|Chemical wholesale trade||Chemical railcar loadings||Headline producer prices|
Running tab of macro indicators: 12 out of 20
Non-mortgage consumer debt rose a larger-than-expected 0.4% ($17.9 billion to $4.15 trillion) in August. The gain was led by the non-revolving segment (car loans, student loans, etc.) which rose by $19.8 billion. Revolving balances (i.e., credit cards) actually decreased (by $1.9 billion). Consumer debt was up 5.0% Y/Y, above the 3.7% Y/Y gain in consumer spending as consumer appear to continue taking on additional debt.
Wholesale trade at $499.1 billion in August was essentially flat. A small gain was anticipated. Sales among automotive, metals, electrical, farm products, chemicals, and alcohol wholesalers gained. At the same time, wholesale inventories rose 0.2% to $688.7 billion at the end of August, leaving the inventory-to-sales ratio steady at a 1.36 months’ supply. A year ago, the ratio was 1.28. Sales were off 0.7% Y/Y while inventories were up 6.2% Y/Y, a clear imbalance.
Amid slowing economic activity and trade tensions, small business optimism further eased in September, with the NFIB index falling 1.3 points to a six-month low of 101.8. Looking at the details of the survey, hiring plans, capital spending plans, and expectations for the economy all fell. That said, optimism remains elevated, but suggests cooling economic activity.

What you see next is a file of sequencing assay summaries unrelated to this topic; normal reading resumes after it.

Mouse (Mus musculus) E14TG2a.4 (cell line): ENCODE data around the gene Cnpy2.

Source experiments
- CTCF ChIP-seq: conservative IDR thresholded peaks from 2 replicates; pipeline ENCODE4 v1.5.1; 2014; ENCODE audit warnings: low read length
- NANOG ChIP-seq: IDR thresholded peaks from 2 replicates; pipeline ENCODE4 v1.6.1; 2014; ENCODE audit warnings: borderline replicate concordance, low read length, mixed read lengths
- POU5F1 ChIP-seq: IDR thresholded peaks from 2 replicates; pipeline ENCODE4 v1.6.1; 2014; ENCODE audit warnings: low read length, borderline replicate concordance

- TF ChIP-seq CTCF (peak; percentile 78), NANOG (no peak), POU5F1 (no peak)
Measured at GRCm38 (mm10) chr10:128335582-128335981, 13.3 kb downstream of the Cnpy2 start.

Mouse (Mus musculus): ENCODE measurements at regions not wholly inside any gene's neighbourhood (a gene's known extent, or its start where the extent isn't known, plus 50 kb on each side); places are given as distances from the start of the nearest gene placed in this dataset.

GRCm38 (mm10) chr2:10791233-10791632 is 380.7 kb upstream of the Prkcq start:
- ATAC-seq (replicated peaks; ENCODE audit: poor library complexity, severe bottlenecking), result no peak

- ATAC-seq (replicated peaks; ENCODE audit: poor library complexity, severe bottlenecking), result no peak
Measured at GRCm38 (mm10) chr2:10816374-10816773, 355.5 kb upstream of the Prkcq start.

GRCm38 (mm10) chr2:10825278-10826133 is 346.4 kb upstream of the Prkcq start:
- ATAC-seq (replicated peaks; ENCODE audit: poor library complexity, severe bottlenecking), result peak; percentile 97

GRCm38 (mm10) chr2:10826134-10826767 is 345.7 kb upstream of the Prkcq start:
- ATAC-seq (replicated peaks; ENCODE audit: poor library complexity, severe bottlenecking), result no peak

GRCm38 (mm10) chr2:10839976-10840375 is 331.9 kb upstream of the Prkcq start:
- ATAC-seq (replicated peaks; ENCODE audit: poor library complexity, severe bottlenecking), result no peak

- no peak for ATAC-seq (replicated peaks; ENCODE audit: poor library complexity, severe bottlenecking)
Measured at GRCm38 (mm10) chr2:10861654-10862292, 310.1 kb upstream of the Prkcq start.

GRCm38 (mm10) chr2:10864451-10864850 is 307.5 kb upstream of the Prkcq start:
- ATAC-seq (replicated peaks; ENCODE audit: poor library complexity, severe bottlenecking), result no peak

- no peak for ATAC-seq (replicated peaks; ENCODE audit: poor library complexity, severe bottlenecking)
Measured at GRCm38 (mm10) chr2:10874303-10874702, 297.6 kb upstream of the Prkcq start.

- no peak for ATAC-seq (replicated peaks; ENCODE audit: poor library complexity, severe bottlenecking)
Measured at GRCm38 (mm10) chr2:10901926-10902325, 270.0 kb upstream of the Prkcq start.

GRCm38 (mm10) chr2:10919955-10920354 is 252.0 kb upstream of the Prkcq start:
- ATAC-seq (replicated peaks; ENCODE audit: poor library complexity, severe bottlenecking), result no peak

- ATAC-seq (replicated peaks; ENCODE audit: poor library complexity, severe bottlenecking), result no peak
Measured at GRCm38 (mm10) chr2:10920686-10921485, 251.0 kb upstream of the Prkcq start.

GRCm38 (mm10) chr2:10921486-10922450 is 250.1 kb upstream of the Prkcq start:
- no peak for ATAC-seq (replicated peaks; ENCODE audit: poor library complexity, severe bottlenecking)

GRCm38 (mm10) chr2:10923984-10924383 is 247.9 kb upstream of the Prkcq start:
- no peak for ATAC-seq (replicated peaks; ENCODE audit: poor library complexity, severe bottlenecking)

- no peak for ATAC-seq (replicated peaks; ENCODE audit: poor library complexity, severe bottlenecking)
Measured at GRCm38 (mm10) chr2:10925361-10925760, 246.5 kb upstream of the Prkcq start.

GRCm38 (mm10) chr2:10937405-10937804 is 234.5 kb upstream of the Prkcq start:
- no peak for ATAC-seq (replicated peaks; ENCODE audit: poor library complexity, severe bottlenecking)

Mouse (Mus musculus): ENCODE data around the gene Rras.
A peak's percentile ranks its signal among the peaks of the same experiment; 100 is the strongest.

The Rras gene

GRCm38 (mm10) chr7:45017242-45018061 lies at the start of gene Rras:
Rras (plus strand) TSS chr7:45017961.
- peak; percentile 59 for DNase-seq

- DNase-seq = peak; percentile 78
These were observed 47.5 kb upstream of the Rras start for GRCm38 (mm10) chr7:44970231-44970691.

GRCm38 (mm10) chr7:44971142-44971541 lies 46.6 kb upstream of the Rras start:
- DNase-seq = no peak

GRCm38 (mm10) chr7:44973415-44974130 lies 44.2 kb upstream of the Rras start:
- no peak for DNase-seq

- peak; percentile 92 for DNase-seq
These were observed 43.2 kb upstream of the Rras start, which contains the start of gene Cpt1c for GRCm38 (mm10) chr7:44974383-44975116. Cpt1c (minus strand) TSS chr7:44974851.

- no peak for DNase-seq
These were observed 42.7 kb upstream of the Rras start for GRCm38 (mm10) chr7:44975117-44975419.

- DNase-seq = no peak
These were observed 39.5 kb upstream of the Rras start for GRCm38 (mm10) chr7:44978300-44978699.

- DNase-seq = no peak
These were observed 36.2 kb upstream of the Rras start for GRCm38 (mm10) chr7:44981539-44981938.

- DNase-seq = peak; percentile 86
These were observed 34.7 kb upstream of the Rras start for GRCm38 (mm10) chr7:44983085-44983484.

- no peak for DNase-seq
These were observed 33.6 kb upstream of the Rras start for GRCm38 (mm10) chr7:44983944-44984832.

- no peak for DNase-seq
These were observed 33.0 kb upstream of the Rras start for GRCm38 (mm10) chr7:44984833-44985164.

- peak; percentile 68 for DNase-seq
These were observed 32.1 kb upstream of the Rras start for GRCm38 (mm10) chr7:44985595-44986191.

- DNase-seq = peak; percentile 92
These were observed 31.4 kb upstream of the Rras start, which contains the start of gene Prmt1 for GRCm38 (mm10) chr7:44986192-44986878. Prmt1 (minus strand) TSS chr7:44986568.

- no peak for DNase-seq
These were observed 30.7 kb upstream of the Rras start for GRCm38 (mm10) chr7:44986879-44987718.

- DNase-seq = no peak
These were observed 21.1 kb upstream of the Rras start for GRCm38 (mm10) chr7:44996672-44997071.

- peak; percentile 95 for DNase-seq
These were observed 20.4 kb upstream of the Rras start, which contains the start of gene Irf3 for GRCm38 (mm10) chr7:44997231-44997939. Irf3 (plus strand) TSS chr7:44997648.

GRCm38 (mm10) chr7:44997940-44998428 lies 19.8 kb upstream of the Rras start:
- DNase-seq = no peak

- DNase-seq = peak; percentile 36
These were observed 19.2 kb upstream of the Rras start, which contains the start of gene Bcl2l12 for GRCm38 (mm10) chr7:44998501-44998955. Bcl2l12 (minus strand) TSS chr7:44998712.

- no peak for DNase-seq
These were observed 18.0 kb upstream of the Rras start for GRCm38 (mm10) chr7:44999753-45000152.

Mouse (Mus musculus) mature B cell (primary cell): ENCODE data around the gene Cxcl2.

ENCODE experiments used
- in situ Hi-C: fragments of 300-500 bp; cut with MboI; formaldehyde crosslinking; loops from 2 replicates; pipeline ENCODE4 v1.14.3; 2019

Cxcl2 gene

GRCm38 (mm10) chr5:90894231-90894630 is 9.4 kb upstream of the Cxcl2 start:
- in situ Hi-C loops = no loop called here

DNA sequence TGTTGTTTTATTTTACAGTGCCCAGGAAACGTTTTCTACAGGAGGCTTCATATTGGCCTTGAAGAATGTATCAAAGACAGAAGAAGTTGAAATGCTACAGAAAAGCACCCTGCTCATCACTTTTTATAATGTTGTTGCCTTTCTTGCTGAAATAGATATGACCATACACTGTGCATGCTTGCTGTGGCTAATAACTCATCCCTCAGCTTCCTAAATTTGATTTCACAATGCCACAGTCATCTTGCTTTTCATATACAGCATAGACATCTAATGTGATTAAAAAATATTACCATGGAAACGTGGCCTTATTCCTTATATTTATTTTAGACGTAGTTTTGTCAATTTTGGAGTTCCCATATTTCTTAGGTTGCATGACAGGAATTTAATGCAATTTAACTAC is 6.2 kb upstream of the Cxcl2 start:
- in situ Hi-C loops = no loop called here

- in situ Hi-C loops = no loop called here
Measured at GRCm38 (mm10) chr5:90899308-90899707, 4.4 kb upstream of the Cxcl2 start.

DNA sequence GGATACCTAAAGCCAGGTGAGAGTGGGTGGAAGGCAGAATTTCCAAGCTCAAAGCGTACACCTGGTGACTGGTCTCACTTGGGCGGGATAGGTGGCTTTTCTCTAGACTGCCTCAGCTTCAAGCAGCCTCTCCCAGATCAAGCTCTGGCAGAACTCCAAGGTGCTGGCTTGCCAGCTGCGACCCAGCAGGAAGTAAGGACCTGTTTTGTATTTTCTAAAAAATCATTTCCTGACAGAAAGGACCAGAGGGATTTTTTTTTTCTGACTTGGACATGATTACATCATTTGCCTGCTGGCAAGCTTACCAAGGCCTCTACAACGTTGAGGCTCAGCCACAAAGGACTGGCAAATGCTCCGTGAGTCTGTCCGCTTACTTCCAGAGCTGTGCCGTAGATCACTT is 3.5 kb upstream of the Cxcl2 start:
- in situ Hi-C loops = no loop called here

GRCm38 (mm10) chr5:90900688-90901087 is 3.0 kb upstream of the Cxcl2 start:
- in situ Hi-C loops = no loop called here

Producer prices fell 0.3% in September, a larger-than-expected decline. The weakness was broad-based among goods and services. Excluding foods and energy, so-called core- PPI was unchanged in September after rising 0.4% in August. Headline prices were up 1.4% Y/Y and core prices were up 1.7% Y/Y, a three-year low. Inflationary pressures appear to be muted. Prices at the consumer level also came in a little below expectations. In their weakest reading since January, consumer prices were flat in September, following a 0.1% gain in August. Lower prices for energy and used cars offset higher prices for medical care and shelter. Compared to a year ago, headline consumer prices were up 1.7% Y/Y, while core consumer prices were up 2.4% Y/Y, both rate the same as a month earlier. The softer than expected price data give the Fed additional leeway to continue to cut interest rates. Driven by higher fuel prices, import prices rose by 0.2% in September, higher than expected. Prices for non-fuel imports edged lower by 0.1% following two months of flat growth. Prices for U.S. exports declined as prices of both agricultural and non-agricultural exports weakened. Compared to a year ago, both headline import and export prices were off 1.6% Y/Y.